Building The Impossible With Composite Manufacturing

Composite-based additive manufacturing, which involves a base fluid covered by a polymer powder, increases flexibility for manufacturers.

A propeller developed for Barron Assoc. by Impossible Objects, made of a composite of carbon fiber and nylon. (Image credit: Impossible Objects)
A propeller developed for Barron Assoc. by Impossible Objects, made of a composite of carbon fiber and nylon. (Image credit: Impossible Objects)

With the proliferation of companies in the 3D printing space, Impossible Objects is seeking to differentiate itself with the ability to create tough, workable materials using composite-based additive manufacturing.

Product Design & Development spoke to chairman, founder and CTO Robert Swartz about their future projects and what sets Impossible Objects apart.

The method used by Impossible Objects is composite-based additive manufacturing, which involves putting a base fluid down first, then sticking a polymer powder to it. That gives them a lot of flexibility in terms of what types of materials they can print.

This also allows them to create substrates that can be used for working, moving parts.

“If you talk to people who have done a lot of work in additive manufacturing, they’re all focused on material properties,” Swartz said. “That’s everything. We have the ability to make functional parts, and conventional 3D printing technology is good for models or prototypes, but if you want to use it to make a propeller, which we’ve done for customers, out of FDM (fused deposition modeling), if you spin them around they fall apart. Ours don’t.”

Mnet 59286 Cbam Impossible Objects

Most printing methods that require the removal of supports have a limit in terms of the complexity of the objects they can print. Because Impossible Objects uses abrasive blasting to remove supports, there are fewer complexity issues. Furthermore, it all works at room temperature with inexpensive inkjet heads.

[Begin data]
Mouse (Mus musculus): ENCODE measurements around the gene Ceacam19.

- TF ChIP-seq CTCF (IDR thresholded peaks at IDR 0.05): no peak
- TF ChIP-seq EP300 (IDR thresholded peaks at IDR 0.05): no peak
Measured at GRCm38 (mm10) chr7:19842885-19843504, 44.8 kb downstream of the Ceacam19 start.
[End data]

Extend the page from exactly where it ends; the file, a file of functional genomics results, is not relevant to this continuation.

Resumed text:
“That complexity is free and complicated parts no longer need assembly,” Swartz said.

He said that his company experimented with many different materials in order to find one with the greatest strength. At present, they’re working on increasing the fiber volume fraction in carbon fiber in order to print it more effectively, as well as printing other tough fabrics like Kevlar and fiberglass.

“I think we got lucky in that the materials properties were better than we expected, to be quite honest,” Swartz said.

Impossible Objects has positioned itself to work in a wide variety of industries, including healthcare, industrial, and aerospace. It is still in its early days — Swartz says they have “dozens” of customers, mostly from aerospace.

A propeller developed for Barron Assoc. by Impossible Objects, made of a composite of carbon fiber and nylon. (Image credit: Impossible Objects)A propeller developed for Barron Assoc. by Impossible Objects, made of a composite of carbon fiber and nylon. (Image credit: Impossible Objects)

As well as reaching out into the consumer space, Impossible Objects has a partnership with Oak Ridge National Labs through former Stratasys VP, Jeff DeGrange, who joined Impossible Objects in April 2015.

Oak Ridge was interested in finding a quicker way to make tools that can handle carbon fiber with a good coefficient of temperature expansion. Tools made out of aluminum will expand at a different rate from the carbon fiber, so they made one for Oak Ridge out of PEEK, a high-performance polymer that can with stand up to 400 degrees Celsius.

They’re also working on integrating software that can include some of the fabrication process, retaining information about the kind of mechanical properties usually lost in the conversion from a CAD program to the printer. Also in the works is an automated printer, with more news expected later in the year.

Although they’re looking to leap forward through new partnerships and developments, Swartz says that Impossible Objects understands that the AM industry is seeing “incremental improvements.” People are seeing lower prices for machines and more competition in the space. He hopes to set his company apart with machines that are fast and can print a wide variety of materials.

“The challenge for the industry as a whole [is] the conventional techs are generally 20 years old. I think we represent a change in that and there’s been some significant improvement in some of these areas,” Swartz said.

More in Industry 4.0